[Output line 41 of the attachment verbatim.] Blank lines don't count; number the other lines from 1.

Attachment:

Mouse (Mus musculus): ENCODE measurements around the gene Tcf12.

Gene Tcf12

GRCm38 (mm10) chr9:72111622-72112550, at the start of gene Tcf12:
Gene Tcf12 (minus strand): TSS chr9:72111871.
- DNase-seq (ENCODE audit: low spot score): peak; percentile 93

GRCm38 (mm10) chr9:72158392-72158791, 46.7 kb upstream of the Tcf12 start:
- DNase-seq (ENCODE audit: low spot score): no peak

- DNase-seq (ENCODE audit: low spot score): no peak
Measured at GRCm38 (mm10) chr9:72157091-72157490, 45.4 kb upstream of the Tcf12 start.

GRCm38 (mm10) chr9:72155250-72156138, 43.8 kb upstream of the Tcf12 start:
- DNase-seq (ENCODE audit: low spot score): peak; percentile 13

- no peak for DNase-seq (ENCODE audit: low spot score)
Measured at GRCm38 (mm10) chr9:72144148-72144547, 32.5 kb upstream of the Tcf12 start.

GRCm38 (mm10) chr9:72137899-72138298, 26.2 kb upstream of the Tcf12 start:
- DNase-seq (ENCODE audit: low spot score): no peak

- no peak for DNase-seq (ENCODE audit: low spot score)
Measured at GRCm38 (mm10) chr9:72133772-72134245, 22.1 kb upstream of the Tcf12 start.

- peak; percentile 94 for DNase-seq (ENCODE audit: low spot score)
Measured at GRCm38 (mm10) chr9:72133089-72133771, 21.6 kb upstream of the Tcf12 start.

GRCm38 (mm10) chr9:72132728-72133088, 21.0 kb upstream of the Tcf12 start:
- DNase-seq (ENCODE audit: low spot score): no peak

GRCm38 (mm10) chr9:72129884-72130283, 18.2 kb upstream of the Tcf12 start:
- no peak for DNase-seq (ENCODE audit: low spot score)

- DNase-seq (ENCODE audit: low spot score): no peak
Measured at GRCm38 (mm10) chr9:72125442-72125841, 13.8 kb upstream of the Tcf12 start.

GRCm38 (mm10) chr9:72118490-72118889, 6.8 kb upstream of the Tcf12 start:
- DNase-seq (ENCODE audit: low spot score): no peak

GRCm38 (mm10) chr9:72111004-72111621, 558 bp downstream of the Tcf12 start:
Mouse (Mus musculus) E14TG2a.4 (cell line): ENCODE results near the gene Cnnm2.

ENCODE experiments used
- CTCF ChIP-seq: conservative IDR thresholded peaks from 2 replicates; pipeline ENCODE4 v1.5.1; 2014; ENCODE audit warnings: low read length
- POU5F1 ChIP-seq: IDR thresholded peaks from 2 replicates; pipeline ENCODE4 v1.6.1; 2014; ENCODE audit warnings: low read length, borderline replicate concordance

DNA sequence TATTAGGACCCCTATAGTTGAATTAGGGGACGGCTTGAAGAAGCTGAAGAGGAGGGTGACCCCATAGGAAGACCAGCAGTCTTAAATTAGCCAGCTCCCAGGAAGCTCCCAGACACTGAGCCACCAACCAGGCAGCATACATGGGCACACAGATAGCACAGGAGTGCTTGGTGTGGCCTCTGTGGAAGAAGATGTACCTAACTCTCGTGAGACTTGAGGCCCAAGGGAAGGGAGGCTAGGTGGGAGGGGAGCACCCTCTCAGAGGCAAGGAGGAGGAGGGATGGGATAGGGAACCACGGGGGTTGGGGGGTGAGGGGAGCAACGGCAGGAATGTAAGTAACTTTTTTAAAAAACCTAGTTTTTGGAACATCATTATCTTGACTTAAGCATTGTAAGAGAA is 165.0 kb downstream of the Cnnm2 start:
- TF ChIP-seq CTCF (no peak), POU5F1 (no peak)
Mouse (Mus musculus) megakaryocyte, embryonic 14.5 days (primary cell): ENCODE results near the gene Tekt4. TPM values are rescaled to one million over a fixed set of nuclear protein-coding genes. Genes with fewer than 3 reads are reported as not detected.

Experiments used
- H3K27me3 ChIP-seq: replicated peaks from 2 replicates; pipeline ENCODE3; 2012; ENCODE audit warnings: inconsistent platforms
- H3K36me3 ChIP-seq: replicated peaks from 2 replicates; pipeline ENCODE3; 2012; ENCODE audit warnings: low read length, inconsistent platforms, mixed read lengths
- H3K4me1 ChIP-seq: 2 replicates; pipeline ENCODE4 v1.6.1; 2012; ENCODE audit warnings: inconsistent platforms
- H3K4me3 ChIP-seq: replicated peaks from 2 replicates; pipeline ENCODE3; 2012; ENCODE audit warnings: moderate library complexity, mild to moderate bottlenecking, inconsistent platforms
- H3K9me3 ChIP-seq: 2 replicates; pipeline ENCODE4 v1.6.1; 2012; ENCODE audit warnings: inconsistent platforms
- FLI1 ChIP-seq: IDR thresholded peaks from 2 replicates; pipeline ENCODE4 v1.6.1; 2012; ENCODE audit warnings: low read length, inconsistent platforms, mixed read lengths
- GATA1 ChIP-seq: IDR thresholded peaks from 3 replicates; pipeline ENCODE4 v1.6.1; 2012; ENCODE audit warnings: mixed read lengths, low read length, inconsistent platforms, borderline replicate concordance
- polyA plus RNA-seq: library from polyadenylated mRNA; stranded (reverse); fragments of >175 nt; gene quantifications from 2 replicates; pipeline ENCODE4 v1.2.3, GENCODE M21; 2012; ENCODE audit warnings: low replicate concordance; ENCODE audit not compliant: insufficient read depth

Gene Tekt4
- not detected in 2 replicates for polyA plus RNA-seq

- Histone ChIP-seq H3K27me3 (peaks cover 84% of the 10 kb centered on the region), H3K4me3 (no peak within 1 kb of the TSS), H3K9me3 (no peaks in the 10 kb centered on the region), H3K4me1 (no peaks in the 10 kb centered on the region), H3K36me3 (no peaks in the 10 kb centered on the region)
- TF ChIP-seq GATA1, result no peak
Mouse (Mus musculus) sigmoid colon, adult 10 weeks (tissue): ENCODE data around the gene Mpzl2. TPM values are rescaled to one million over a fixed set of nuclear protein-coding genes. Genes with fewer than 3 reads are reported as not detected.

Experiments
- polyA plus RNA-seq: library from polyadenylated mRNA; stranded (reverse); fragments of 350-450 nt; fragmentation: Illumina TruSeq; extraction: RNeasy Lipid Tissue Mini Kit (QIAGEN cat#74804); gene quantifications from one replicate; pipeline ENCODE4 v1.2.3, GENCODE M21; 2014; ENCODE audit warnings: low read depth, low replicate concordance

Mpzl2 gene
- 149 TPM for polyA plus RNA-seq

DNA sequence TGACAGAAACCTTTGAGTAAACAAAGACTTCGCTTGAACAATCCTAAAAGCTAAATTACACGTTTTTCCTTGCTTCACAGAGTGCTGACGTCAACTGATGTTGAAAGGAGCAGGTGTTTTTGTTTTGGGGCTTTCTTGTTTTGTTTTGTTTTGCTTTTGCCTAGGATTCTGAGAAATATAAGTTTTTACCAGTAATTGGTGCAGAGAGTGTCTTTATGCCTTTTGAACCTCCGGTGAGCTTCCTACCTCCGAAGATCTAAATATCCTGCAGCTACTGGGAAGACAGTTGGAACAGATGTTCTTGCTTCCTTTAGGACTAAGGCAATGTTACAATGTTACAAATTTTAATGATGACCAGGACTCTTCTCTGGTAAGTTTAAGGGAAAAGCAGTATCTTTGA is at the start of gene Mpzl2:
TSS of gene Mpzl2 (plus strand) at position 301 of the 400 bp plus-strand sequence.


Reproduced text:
- H3K9me3 ChIP-seq: 2 replicates; pipeline ENCODE4 v1.6.1; 2012; ENCODE audit warnings: inconsistent platforms